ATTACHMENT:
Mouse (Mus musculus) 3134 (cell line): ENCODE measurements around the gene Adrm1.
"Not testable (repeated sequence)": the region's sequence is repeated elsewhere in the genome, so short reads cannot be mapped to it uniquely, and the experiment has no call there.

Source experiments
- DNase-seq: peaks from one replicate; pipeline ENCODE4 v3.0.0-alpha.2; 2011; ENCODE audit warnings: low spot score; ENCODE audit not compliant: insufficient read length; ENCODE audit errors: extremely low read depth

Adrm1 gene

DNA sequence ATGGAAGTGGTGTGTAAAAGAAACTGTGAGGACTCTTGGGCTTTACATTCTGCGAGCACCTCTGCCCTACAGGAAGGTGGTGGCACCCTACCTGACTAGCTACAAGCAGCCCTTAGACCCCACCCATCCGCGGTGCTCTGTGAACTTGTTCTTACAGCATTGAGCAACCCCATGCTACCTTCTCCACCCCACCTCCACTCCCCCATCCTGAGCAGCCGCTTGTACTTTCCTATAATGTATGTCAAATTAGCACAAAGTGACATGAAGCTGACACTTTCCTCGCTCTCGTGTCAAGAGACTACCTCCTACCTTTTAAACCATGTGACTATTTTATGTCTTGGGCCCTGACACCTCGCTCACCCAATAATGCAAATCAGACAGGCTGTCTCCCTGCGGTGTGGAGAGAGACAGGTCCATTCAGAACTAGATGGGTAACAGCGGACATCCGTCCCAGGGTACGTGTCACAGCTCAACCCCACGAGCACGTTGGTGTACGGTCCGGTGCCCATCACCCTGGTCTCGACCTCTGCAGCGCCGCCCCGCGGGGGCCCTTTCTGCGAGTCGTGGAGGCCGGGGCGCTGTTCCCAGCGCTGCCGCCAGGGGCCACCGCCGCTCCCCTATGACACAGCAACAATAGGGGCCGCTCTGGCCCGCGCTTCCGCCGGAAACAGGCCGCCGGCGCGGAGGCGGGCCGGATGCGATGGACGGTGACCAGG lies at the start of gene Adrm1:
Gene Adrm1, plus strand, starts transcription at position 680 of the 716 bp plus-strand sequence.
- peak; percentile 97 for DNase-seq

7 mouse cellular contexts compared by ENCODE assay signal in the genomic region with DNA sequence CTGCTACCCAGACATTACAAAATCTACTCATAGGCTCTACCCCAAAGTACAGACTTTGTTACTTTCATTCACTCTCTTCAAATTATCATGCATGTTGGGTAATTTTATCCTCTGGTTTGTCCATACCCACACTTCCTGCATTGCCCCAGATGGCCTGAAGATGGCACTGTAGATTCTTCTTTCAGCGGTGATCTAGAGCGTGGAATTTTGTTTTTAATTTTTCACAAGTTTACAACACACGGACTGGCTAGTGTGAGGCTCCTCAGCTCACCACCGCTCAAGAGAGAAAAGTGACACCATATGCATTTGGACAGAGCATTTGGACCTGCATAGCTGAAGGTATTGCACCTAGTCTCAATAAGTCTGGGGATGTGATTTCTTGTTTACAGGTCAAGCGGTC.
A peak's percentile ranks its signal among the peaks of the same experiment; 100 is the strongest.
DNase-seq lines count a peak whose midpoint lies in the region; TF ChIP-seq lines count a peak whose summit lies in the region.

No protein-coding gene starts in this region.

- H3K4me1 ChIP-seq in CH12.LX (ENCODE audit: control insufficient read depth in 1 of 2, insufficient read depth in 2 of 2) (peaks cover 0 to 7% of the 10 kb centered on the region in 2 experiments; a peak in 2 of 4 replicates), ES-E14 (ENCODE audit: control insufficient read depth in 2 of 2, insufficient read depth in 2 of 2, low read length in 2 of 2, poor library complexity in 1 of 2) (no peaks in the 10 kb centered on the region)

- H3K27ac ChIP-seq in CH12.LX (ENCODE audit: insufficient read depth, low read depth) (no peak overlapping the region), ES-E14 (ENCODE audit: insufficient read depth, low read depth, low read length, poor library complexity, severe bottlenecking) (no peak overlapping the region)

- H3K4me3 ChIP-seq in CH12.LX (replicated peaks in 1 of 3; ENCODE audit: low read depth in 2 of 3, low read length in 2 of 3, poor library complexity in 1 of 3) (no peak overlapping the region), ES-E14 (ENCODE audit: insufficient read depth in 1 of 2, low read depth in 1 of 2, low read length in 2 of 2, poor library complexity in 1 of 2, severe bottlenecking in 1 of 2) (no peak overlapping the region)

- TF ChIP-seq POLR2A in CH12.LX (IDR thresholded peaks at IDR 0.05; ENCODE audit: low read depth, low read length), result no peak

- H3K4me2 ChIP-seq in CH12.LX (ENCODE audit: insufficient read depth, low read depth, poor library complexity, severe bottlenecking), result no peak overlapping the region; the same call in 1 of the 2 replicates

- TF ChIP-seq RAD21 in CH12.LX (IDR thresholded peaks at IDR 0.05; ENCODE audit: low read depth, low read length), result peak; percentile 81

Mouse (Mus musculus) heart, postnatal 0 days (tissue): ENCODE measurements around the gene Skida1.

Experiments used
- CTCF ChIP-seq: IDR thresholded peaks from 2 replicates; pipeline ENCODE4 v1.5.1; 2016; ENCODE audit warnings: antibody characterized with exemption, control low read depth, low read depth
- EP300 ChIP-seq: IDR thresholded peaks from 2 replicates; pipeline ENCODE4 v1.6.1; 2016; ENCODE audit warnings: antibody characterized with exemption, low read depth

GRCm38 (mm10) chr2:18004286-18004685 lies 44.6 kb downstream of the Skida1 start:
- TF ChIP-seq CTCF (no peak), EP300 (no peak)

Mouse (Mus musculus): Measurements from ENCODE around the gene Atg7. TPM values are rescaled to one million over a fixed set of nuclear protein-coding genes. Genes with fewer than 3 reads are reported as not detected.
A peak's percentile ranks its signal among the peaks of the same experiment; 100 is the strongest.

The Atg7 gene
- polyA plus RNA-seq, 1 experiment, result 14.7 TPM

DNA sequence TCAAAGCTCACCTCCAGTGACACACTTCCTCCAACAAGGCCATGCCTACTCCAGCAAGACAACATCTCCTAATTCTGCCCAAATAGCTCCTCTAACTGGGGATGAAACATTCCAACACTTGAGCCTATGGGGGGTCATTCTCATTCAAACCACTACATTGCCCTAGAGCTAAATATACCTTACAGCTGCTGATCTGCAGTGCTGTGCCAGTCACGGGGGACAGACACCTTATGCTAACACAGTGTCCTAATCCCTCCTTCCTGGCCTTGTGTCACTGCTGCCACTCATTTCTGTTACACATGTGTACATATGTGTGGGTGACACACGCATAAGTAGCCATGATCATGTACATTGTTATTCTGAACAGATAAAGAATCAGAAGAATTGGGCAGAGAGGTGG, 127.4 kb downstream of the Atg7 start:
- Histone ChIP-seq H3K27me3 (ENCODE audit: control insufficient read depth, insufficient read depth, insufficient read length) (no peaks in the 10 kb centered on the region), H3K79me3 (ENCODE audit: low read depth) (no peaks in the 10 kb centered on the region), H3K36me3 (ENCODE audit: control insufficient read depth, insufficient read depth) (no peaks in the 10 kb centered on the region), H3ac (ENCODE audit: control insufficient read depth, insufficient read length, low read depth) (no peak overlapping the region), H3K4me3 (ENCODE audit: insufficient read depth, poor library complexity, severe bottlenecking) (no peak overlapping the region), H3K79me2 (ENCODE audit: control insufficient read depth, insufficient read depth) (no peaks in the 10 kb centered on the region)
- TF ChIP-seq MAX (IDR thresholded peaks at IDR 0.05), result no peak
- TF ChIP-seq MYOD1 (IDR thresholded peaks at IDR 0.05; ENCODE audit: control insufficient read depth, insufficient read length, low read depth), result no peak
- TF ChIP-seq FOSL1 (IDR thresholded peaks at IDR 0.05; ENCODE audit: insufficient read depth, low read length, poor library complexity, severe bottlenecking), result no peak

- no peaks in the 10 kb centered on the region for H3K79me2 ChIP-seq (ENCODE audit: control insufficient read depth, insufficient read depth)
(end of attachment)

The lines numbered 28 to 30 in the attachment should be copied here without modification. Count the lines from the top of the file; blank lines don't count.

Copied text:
- polyA plus RNA-seq, 1 experiment, result 14.7 TPM

DNA sequence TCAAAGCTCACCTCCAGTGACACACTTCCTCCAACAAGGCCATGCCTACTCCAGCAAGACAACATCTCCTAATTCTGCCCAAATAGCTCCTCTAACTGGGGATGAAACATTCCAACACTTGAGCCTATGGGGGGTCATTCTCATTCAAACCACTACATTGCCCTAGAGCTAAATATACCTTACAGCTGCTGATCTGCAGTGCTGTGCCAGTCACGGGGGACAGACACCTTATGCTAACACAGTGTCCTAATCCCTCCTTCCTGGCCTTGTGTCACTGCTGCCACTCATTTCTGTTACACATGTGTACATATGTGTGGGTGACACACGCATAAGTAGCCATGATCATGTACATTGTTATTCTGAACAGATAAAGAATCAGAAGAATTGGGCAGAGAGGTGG, 127.4 kb downstream of the Atg7 start:
- Histone ChIP-seq H3K27me3 (ENCODE audit: control insufficient read depth, insufficient read depth, insufficient read length) (no peaks in the 10 kb centered on the region), H3K79me3 (ENCODE audit: low read depth) (no peaks in the 10 kb centered on the region), H3K36me3 (ENCODE audit: control insufficient read depth, insufficient read depth) (no peaks in the 10 kb centered on the region), H3ac (ENCODE audit: control insufficient read depth, insufficient read length, low read depth) (no peak overlapping the region), H3K4me3 (ENCODE audit: insufficient read depth, poor library complexity, severe bottlenecking) (no peak overlapping the region), H3K79me2 (ENCODE audit: control insufficient read depth, insufficient read depth) (no peaks in the 10 kb centered on the region)